Kenya Ferry Services’ latest ferry MV Jambo ferry developed a mechanical problem on Monday evening throwing motorists into panic mode.
The ferry that was procured in 2017 to ease congestion in the channel was ferrying vehicles from the mainland to the Island when the incident happened.
Kenya Ferry Services managing director Bakari Gowa who confirmed the incident blamed the problem on high tides and strong current that were experienced on Monday afternoon.
“The engine was overheating because of high current and high tides forcing the coxswain to put off one engine and continue operating with only one engine,” said Gowa.
On Monday, the service had sent a warning saying the tides would be at their highest point at 4.58 am and 5.18 pm.
A tidal cycle lasts between 12 to 13 hours rising for 6-7 hours and falling for another 6 -7 hours and according to eyewitnesses, the incident happened at 3.00 pm.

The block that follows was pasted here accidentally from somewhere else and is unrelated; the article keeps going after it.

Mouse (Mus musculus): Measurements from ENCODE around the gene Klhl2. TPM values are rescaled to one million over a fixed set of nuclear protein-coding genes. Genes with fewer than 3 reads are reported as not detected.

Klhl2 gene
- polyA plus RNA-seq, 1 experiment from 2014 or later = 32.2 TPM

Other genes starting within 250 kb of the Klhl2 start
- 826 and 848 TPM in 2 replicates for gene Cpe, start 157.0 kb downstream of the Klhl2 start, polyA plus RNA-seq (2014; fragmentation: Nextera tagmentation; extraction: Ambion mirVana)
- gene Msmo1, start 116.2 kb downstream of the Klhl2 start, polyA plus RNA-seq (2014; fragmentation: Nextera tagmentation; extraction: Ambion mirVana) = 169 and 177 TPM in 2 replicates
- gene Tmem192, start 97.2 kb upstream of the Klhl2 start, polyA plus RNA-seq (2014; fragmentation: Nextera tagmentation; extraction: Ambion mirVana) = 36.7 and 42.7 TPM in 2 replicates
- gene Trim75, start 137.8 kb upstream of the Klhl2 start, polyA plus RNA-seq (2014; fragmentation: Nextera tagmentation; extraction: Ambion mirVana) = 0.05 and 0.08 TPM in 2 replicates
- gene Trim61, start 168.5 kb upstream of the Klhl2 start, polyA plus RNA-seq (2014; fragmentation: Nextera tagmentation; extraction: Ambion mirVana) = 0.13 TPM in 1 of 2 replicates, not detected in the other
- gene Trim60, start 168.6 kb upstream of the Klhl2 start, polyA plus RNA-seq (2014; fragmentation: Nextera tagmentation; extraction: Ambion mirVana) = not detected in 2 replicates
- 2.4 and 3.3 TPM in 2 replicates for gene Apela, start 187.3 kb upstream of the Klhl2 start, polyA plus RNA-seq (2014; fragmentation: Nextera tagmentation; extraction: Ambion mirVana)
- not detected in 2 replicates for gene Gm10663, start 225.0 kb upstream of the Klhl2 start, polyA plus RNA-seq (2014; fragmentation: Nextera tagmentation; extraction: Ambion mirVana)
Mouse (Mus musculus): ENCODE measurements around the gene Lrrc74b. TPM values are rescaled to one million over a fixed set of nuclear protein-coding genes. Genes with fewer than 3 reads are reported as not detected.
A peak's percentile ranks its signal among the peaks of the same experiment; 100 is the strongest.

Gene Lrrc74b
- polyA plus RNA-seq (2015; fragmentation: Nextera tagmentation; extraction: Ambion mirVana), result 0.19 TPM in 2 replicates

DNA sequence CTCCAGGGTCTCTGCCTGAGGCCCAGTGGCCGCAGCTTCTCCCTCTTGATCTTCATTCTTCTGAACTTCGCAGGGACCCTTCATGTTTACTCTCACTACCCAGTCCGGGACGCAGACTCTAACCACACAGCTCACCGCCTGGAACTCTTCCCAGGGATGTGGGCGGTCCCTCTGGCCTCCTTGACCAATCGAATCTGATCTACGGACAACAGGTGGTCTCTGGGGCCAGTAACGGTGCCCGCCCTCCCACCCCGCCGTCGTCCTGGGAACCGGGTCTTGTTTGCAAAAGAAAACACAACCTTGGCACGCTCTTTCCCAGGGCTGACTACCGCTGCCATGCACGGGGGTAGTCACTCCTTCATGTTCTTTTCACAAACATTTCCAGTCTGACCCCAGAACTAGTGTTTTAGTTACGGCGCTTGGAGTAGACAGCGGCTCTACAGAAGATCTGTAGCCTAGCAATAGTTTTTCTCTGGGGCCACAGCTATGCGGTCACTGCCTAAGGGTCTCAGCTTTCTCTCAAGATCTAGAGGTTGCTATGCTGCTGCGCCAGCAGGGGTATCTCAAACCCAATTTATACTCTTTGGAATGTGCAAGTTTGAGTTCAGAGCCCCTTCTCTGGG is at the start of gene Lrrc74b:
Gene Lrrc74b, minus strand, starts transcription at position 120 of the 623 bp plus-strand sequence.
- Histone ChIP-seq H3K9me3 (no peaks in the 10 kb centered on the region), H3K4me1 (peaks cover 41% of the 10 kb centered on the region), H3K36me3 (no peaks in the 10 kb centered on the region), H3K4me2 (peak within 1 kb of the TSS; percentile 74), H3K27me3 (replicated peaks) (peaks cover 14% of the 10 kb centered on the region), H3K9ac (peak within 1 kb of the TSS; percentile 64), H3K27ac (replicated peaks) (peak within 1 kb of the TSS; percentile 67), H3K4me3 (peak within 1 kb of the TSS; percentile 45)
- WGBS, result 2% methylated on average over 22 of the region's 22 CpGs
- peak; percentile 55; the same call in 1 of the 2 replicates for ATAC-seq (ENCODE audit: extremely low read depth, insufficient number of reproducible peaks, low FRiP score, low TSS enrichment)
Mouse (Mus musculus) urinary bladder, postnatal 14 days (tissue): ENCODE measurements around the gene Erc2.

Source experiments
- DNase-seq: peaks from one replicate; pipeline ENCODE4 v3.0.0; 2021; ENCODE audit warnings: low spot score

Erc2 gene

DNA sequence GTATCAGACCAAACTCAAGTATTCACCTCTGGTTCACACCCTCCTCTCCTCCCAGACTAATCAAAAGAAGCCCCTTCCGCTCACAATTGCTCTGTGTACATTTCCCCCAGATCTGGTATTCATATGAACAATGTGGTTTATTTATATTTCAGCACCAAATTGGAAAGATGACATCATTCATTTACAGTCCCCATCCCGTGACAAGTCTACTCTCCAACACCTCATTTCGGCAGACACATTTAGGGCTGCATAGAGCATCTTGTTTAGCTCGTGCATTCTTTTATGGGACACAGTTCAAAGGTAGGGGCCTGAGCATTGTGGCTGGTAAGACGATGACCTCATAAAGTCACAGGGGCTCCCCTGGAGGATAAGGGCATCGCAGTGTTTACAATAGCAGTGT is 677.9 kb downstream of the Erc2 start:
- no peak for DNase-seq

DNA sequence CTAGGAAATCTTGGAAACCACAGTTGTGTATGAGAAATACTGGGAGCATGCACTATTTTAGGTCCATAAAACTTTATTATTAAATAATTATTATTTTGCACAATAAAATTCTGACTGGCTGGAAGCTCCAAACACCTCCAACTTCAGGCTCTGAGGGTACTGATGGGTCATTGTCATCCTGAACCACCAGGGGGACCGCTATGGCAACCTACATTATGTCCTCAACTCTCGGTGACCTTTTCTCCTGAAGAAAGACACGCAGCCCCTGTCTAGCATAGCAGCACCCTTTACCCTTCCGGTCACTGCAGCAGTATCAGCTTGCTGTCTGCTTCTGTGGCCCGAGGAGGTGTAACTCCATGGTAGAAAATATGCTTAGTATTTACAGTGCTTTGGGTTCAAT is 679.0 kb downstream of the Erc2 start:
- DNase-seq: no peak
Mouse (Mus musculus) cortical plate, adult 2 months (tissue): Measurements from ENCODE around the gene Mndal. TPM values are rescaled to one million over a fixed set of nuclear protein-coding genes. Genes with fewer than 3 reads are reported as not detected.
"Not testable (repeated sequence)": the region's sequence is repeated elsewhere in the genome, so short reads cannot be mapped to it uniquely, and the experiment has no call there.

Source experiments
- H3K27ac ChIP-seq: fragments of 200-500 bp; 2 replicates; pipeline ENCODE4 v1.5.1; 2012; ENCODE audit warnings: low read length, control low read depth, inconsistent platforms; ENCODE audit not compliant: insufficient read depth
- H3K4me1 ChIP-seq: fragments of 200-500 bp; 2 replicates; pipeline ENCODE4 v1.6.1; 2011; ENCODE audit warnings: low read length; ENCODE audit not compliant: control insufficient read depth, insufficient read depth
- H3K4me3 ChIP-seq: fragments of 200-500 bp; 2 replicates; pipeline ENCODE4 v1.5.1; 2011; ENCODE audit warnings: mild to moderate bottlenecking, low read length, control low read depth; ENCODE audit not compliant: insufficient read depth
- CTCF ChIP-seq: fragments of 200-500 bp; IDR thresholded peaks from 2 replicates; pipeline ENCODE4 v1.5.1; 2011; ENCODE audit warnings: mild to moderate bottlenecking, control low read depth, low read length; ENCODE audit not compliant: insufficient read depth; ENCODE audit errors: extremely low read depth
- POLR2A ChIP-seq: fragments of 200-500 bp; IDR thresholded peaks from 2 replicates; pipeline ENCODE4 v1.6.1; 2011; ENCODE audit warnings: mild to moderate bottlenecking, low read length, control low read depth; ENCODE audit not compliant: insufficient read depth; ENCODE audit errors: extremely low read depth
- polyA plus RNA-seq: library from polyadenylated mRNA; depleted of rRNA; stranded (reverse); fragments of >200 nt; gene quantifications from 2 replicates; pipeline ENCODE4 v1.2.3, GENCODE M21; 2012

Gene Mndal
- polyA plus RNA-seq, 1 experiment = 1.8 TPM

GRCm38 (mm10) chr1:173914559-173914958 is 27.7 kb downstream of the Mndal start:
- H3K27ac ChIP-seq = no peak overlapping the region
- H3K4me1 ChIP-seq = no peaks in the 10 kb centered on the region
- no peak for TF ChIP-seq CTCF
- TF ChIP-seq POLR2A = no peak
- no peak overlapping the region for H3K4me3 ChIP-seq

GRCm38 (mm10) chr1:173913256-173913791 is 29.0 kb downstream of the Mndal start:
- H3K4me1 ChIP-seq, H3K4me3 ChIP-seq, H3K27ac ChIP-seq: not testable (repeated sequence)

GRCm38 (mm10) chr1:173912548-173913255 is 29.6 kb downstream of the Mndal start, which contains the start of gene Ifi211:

The ferry that arrived in the country in 2017 has a capacity of 1500 passengers and 60 vehicles.
The ferry is considered the safest vessel in the channel unlike her peers MV Nyayo, MV Kilindini and MV Harambee that were de-registered by Lloyd’s register in 2007 over being unseaworthy.
This is the second time the ferry is developing mechanical problems while in transit in less than 6 months.
Last October, The ferry stalled midway after its steering wheel developed mechanical problems.
“At around 2:30 pm Jambo ferry experienced a steering problem while loaded from the mainland, Kwale ferry towed her to island ramp where vehicles passengers alighted and later secured for repairs.” The service had said in a statement.
A new ferry dubbed MV safari was expected to arrive in the country this month.
Currently, only four ferries are operating in the channel after two ferries; MV Nyayo and MV Harambee were withdrawn for repair and servicing.